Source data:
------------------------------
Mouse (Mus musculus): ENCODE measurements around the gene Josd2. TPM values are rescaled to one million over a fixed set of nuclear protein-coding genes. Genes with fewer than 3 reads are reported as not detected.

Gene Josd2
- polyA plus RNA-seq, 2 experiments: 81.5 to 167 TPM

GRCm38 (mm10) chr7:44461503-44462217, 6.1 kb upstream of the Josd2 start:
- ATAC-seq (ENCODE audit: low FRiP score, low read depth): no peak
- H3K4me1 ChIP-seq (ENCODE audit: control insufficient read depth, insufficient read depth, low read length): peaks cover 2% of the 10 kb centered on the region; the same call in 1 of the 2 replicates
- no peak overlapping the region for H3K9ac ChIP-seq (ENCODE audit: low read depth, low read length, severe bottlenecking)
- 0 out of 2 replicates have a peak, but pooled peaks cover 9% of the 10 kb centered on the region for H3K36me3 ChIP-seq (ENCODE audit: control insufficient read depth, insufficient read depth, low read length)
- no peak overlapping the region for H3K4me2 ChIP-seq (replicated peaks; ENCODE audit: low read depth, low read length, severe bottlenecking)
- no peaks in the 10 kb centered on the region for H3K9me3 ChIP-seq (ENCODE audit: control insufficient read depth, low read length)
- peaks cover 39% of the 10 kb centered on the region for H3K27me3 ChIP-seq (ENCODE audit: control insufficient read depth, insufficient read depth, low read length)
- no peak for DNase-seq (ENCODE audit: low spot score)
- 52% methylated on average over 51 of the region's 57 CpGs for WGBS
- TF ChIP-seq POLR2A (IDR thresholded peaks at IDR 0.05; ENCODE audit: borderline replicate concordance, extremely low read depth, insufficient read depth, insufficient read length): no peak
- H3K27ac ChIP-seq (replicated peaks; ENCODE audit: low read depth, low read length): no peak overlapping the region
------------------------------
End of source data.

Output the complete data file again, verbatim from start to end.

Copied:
Mouse (Mus musculus): ENCODE measurements around the gene Josd2. TPM values are rescaled to one million over a fixed set of nuclear protein-coding genes. Genes with fewer than 3 reads are reported as not detected.

Gene Josd2
- polyA plus RNA-seq, 2 experiments: 81.5 to 167 TPM

GRCm38 (mm10) chr7:44461503-44462217, 6.1 kb upstream of the Josd2 start:
- ATAC-seq (ENCODE audit: low FRiP score, low read depth): no peak
- H3K4me1 ChIP-seq (ENCODE audit: control insufficient read depth, insufficient read depth, low read length): peaks cover 2% of the 10 kb centered on the region; the same call in 1 of the 2 replicates
- no peak overlapping the region for H3K9ac ChIP-seq (ENCODE audit: low read depth, low read length, severe bottlenecking)
- 0 out of 2 replicates have a peak, but pooled peaks cover 9% of the 10 kb centered on the region for H3K36me3 ChIP-seq (ENCODE audit: control insufficient read depth, insufficient read depth, low read length)
- no peak overlapping the region for H3K4me2 ChIP-seq (replicated peaks; ENCODE audit: low read depth, low read length, severe bottlenecking)
- no peaks in the 10 kb centered on the region for H3K9me3 ChIP-seq (ENCODE audit: control insufficient read depth, low read length)
- peaks cover 39% of the 10 kb centered on the region for H3K27me3 ChIP-seq (ENCODE audit: control insufficient read depth, insufficient read depth, low read length)
- no peak for DNase-seq (ENCODE audit: low spot score)
- 52% methylated on average over 51 of the region's 57 CpGs for WGBS
- TF ChIP-seq POLR2A (IDR thresholded peaks at IDR 0.05; ENCODE audit: borderline replicate concordance, extremely low read depth, insufficient read depth, insufficient read length): no peak
- H3K27ac ChIP-seq (replicated peaks; ENCODE audit: low read depth, low read length): no peak overlapping the region